You can install original x86 Google Chrome with help of ExaGear Desktop.
Install ExaGear Desktop (note that ExaGear isn't free and you have to obtain the license)
tar -xvzpf exagear-desktop-rpi2.tar.gz sudo ./install-exagear.sh
Run ExaGear Desktop
Download Google Chrome
Install Google Chrome
sudo dpkg -i google-chrome-stable_48.0.2564.116-1_i386.deb
Now you can run Google Chrome from Start Menu
Based on this post.
Install Chromium on your Raspberry Pi with apt-get
At first, we have to update our packages. Open a terminal and type in:
sudo apt-get update
Then, you can install it also by using the packet manager:
sudo apt-get install chromium --yes
Alternatively you can install the package chromium-browser instead of chromium. That’s all! If you are connected through SSH or not using the graphical user interface, you should start (startx). Otherwise you can also establish a remote desktop connection. Now click the start button and navigate to “Internet” where you will find the Chromium shortcut.
Install Chromium on Raspberry Pi’s by using git
If you want to compile the Raspberry Pi Chrome (Chromium) Browser yourself, visit their Google Source repository where you can also check the code. The code is not available on GitHub, but that makes no difference for cloning and compiling the repository. But you should know that the files to download are about 15 gigabyte (after installing in fact 22 GB). This is why I recommend the first option, if you only want to install it quickly. If the installation above failed (for any reason) or you want to inspect / change the code, this is how you can do it (you must have a Raspberry Pi Model 2B / 3, because the models before have not 4 kernels): If you haven’t already installed git, you have to install it first:
sudo apt-get install git
Next, we clone the whole repository to a specific folder, which we create and then go into this directory.
sudo mkdir /opt/chromium cd /opt/chromium sudo git clone --depth 1 https://chromium.googlesource.com/chromium/tools/depot_tools.git
Now you can check out the needed files (about 15 GB). Make sure that your micro SD card (32GB or more) has enough empty disk space.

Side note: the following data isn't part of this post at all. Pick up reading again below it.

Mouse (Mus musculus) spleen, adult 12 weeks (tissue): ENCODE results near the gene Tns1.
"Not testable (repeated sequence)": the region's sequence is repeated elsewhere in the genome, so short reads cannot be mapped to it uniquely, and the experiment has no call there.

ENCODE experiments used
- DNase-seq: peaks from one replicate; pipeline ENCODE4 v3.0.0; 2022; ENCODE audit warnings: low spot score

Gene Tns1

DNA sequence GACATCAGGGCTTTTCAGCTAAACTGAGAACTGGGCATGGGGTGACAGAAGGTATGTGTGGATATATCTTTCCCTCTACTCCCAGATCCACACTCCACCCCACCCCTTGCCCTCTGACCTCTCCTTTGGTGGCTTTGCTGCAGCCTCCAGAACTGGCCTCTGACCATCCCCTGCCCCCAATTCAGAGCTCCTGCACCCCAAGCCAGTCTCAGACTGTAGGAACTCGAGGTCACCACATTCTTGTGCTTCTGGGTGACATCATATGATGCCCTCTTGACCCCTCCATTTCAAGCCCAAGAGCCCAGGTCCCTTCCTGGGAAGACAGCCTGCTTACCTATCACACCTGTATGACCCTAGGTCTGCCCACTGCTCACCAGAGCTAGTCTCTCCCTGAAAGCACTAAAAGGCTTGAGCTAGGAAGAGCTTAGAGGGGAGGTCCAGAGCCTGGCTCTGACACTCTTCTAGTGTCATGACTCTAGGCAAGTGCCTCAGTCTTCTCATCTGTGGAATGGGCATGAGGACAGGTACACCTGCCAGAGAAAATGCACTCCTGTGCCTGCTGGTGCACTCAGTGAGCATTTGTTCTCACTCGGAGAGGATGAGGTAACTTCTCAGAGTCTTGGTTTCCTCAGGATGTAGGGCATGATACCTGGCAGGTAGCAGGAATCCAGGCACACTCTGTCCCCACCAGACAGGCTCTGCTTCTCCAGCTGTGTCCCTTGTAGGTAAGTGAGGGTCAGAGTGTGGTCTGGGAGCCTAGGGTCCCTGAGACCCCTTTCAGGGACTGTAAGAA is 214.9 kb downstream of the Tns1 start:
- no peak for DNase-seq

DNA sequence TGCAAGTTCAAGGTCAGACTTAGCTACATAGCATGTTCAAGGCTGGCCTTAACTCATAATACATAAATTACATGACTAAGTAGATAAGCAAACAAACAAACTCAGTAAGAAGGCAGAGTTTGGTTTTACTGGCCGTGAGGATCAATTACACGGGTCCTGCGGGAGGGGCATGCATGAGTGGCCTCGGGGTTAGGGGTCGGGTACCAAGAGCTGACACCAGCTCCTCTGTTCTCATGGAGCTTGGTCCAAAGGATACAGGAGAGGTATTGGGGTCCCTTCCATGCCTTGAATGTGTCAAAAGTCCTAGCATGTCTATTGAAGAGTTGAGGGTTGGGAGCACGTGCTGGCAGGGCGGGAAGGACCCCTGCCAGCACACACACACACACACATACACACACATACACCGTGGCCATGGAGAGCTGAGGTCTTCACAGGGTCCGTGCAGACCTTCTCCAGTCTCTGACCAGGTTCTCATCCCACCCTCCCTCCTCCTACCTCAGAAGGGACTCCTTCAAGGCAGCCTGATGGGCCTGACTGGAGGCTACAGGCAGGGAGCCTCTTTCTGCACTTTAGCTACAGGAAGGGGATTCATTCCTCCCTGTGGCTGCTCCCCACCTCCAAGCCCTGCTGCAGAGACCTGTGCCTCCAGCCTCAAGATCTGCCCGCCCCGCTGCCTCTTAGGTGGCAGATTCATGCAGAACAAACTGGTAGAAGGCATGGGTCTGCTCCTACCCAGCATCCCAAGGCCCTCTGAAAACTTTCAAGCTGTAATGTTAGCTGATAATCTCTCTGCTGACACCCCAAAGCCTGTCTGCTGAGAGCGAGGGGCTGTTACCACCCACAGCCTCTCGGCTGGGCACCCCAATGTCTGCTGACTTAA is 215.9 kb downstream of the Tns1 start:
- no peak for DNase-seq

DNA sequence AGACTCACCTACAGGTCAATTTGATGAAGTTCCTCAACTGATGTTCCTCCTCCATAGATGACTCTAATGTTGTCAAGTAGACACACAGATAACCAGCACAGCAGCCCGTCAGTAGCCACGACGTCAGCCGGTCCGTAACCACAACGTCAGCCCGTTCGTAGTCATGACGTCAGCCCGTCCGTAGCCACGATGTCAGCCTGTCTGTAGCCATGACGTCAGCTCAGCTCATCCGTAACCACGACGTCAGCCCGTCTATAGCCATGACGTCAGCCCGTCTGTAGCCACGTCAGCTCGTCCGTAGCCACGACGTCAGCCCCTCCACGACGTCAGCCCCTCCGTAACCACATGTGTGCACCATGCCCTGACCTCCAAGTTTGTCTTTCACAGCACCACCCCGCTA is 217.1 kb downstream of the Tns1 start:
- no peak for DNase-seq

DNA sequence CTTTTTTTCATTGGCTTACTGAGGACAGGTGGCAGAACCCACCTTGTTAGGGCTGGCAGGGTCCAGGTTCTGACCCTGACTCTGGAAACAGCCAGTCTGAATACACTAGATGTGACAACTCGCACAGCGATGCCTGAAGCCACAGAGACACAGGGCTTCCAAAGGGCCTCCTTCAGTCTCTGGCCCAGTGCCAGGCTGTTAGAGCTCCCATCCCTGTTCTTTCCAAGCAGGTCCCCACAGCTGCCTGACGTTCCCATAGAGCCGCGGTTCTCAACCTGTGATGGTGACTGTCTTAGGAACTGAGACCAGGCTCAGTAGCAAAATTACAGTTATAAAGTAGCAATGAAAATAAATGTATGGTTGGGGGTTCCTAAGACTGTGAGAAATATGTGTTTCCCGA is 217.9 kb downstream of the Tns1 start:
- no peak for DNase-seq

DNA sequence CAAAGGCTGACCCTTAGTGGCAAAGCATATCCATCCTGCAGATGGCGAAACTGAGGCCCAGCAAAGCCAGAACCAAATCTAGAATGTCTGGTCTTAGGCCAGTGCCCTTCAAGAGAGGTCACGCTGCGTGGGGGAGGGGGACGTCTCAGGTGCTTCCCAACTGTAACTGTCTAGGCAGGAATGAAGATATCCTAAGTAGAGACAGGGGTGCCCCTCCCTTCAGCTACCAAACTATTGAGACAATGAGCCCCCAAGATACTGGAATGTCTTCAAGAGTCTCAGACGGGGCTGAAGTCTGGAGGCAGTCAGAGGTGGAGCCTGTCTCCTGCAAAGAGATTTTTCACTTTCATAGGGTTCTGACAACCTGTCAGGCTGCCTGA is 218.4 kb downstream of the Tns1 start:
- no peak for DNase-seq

export PATH=$PATH:/opt/chromium/depot_tools nice fetch --nohooks --no-history chromium
Depending on your internet speed this step can take a while. After finished downloading all files, you can compile the project.
./build/install-build-deps.sh gclient runhooks ./build/gyp_chromium -Dcomponent=shared_library -Dfastbuild=1 nice ninja -C out/Release chrome
Based off here
Google Chrome installation instruction
Note: Exagear, which is needed is not free it does cost a few bucks for a license!
- Google Chrome is CPU intensive application, therefore, we recommend to increase swap space. Open configuration file in Terminal (command line) using the following command:
$ sudo nano /etc/dphys-swapfile
Raspbian has 100MB of swap by default. You should change it to 2000MB in the configuration file. So you will have to find this line:
And then change it into:
Press F3 key to save changes and F2 to close the file. Then restart dphys-swapfile to apply changes:
$ sudo /etc/init.d/dphys-swapfile stop $ sudo /etc/init.d/dphys-swapfile start
Install ExaGear Desktop
- Download ExaGear Desktop archive with installation packages and license key. Unpack the downloaded archive by entering the following command in Terminal:
$ tar -xvzpf exagear-desktop-rpi3.tar.gz
- Install and activate ExaGear on your RPi by running install-exagear.sh script in a directory with deb packages and one license key:
$ sudo ./install-exagear.sh
Launch guest x86 system
- Enter the guest x86 system by using the following command:
Starting the shell in the guest image
Now you are in the x86 environment that can be checked by running the
$ arch i686
- It is recommended to update apt-get repositories on the first launch of the guest system:
$ sudo apt-get update
Download Google Chrome:
$ wget http://mirror.retrosnub.co.uk/apt/google/pool/main/g/google- chrome-stable/google-chrome-stable_48.0.2564.116-1_i386.deb
$ sudo dpkg -i google-chrome-stable_48.0.2564.116-1_i386.deb $ sudo apt-get install -f $ sudo rm -f /etc/apt/sources.list.d/google-chrome.list
Based off here